In the meantime one big AWS event occurred – AWS re:Invent 2015. I have to admit I wasn’t aware of this at all until now, I just got email notifications about the event and the keynotes as an AWS user. I am aware of other conferences, I’m happy enough to attend some European Sun TechDays (how I miss those :-)), TheServerSide Java Symposiums (miss those too) and one DEVOXX – but just judging from the videos, the re:Invent was really mind-blowing.

I don’t know what more to say, so I’m over and out for now. It will probably take me another couple of weeks to get more of concrete impressions about AWS, but I plan to add the third part – hopefully again loosely coupled to Docker.

Exploring the cloud with AWS Free Tier (1)

This will not be typical blog post, but rather some kind of a diary. Of course, I’ll try not to write complete nonsense, but as it will be rather exploratory effort it may happen. Sorry. My interest in the cloud is personally-professional. I may use it in my line of work, but I wanted to “touch” the cloud myself to get the feeling of it. Reading is cool, but it’s just not enough. Everybody is talking about it, I know I’m way behind – but lo, here I am going to experiment with the cloud as a curious developer.

My personal needs

My goals? I want to run some Docker containers in the cloud, maybe connect them somehow – so it will be about learning Docker better as well. Last year was very fast in that field (it was only the second year for Docker after all!) and there’s a lot I missed since I covered some basics of the technology in the summer 2014.

And I also wanted to know what it is to manage my cloud – even if it is small, preferably free. I didn’t check many players. It is difficult to orient among them and I’m not going to enter my credit card details to some company unknown to me. Talking about Docker, I needed either some direct container hosting (not sure if/how it is provided), or IaaS – that is some Linux machine where I run the Docker.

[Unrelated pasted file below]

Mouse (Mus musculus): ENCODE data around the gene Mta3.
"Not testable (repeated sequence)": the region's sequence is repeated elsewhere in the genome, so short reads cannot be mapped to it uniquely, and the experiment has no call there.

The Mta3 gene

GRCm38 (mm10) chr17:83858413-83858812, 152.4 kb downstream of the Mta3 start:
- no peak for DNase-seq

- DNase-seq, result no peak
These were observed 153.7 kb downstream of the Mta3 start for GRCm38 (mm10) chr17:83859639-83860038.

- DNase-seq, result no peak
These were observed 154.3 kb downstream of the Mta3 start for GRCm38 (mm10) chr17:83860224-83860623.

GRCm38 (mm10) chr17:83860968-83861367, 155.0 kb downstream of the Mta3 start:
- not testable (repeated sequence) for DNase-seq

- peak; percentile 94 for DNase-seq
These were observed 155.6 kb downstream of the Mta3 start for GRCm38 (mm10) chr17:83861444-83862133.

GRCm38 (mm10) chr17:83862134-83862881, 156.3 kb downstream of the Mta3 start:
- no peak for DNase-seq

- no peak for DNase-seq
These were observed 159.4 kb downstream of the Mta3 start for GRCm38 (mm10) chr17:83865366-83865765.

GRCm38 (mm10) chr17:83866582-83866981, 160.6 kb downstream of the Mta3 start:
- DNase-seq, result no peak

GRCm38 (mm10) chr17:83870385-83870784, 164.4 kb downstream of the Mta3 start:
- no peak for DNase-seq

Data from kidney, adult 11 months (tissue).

Finding my provider

Originally I wanted to test Google cloud, but that one is not available for personal use – which surprised me a bit. I knew Rackspace, but wasn’t able to find reasonable offer – something under 10 bucks a month. So I tried Amazon’s AWS – I like Amazon after all. 🙂 You may also check this article – 10 IaaS providers who provide free cloud resources.

What attracted me to AWS the most is their Free Tier offering that can be used for the whole one year! I don’t need much power, I don’t need excessive connectivity, I just needed some quiet developer’s machine. Also, one year is an incredible option there, many times I start some trial and don’t get enough of “real CPU/brain time” to play with the trial because of other obligations. But a year?! I’ll definitely be able to use AWS at least a bit during that time. Longer span also gives you better perspective.

Finally, AWS has a lot of documentation, instructions, videos, help pages, etc. I also quickly got a feeling that they are trying hard to give you all the tools to know how much you’d pay (which is probably feature of any good cloud) – even if you are using Free Tier. We’ll get to that later.

First steps with AWS

So I registered at AWS – it took couple of straightforward steps and one call they made to let me enter some PIN. I chose Basic support (no change in my zero price), confirmed here, confirmed there – and suddenly I was introduced to my AWS Console with tons of icons.